The image of Mahatma Gandhi’s unfaltering steps, striding towards the sea coast near Dandi in Gujarat to protest against the British-imposed salt tax, inspired Delhi-based artist Shelly Jyoti’s new series of work, Salt: The Great March.

Currently on display at the Indira Gandhi National Centre for the Arts, New Delhi, the exhibition draws inspiration from the Gandhian philosophy of swadharma (own duty) and sarvodaya (universal uplifting). “Salt is symbolic of Gandhi’s renunciatory spirit, of cultural and moral values as instruments to create better societies. I am investigating that art through sarvodaya concept," explains Jyoti.

Artist Shelly Jyoti
Artist Shelly Jyoti

It all started in 2010, when Jyoti read Mark Kurlansky’s book Salt: A World History. By then she had already been working with the azrakh artisans in Bhuj for over a year. “The whole idea is to preserve this dying art form and to make these artisans financially strong," she says. Traditional needlecraft techniques such as sujni and nakshi kantha have also been used.

“It was a difficult task to find the azrakh artisans and then to convince them to be a part of this series, as one piece took them one month to make, and they are used to making their traditional designs which fetch money quickly," she recalls.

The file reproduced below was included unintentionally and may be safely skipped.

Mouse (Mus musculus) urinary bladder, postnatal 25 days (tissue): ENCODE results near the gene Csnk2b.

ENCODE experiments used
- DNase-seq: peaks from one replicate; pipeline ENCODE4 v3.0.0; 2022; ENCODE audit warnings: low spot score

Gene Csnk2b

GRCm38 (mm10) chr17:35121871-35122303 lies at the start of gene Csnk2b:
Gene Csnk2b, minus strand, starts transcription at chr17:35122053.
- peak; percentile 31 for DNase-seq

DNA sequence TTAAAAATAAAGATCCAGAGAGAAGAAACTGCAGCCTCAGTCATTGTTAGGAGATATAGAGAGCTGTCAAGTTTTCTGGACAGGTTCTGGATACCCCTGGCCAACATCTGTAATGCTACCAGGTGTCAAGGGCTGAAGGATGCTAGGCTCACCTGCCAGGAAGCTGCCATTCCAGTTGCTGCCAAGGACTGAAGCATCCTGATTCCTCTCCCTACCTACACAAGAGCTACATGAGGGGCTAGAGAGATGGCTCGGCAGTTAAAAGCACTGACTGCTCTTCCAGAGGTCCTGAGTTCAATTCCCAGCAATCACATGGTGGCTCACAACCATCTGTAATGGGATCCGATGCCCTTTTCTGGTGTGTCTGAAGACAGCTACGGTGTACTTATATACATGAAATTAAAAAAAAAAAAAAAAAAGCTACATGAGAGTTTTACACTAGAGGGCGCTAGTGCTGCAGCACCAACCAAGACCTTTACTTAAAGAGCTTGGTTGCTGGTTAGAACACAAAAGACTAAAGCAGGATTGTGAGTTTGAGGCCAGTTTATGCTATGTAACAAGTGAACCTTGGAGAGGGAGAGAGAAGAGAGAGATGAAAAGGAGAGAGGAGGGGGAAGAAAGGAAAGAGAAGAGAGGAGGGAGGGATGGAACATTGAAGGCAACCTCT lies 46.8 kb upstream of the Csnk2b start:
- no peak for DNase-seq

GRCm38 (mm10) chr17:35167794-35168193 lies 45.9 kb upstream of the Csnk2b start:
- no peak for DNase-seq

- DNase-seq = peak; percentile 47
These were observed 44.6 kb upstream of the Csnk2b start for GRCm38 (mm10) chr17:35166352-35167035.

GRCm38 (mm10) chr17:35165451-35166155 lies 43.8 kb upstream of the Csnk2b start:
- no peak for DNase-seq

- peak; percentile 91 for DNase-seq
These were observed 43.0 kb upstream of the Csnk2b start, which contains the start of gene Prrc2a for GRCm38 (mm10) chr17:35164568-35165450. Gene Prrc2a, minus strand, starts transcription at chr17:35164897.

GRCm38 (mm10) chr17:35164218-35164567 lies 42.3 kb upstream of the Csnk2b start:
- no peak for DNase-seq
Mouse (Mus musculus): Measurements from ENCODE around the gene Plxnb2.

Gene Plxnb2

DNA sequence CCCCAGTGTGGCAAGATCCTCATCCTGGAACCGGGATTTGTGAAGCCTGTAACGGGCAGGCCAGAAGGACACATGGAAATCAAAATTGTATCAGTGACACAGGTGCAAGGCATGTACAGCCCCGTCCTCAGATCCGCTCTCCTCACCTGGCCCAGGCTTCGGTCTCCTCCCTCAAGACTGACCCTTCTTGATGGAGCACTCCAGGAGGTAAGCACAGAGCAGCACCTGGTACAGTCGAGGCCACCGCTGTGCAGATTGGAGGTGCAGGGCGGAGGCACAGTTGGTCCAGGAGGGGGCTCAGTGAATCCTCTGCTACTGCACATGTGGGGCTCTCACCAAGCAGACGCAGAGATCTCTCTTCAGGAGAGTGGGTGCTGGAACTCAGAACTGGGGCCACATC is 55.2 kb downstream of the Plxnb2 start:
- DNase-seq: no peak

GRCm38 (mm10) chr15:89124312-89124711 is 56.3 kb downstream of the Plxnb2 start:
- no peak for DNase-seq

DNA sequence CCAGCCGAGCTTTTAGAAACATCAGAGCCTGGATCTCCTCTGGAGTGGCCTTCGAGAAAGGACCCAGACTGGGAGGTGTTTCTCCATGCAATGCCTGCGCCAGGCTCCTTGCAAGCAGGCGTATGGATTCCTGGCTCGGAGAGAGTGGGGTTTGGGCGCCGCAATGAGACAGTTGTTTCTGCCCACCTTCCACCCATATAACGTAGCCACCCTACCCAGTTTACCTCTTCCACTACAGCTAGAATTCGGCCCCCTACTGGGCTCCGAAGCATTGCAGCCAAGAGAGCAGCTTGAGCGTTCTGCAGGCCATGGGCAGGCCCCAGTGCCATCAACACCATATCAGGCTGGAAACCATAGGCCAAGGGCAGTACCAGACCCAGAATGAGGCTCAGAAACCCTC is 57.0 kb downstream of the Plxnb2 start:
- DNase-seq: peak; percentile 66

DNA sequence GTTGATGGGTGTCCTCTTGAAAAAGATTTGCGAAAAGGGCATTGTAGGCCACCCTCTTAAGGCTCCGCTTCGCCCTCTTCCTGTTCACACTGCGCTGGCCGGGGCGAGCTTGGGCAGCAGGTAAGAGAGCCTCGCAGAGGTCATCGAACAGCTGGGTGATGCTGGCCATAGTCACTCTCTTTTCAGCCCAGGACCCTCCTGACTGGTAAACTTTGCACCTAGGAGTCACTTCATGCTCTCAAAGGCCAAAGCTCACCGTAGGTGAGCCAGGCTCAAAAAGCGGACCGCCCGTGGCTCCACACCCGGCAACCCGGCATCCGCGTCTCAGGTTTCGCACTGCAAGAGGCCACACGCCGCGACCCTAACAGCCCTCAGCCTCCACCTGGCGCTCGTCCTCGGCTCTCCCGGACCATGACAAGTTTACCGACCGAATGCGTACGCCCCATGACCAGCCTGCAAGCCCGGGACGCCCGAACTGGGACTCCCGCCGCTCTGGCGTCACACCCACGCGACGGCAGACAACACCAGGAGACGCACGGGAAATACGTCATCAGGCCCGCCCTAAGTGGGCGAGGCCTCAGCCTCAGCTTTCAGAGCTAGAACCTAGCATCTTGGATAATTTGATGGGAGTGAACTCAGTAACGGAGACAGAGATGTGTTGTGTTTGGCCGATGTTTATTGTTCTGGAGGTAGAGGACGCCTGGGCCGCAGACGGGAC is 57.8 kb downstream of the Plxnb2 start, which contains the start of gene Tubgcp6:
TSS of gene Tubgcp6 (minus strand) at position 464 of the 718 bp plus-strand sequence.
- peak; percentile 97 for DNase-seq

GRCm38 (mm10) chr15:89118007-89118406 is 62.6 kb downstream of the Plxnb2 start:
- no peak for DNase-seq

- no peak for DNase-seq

The exhibition also features an installation, Integrating Khadi2013, which has been made using 30m of Khadi and is printed with Sanskrit calligraphy. The installation represents the Gandhian thought of promoting Khadi across villages for the economic independence of the then predominantly agrarian society.

Gandhi’s philosophy of non-violence, tolerance, peace and harmony is what the world needs most right now, says Jyoti. “These works are in response to rape, molestation and other such problems of our patriarchal and masculinity-driven society in the 21st century," she adds.

Salt: The Great March is on till 20 October, from 11am to 7pm, at Indira Gandhi National Centre of Arts, New Delhi. For details, visit www.shellyjyoti.com.

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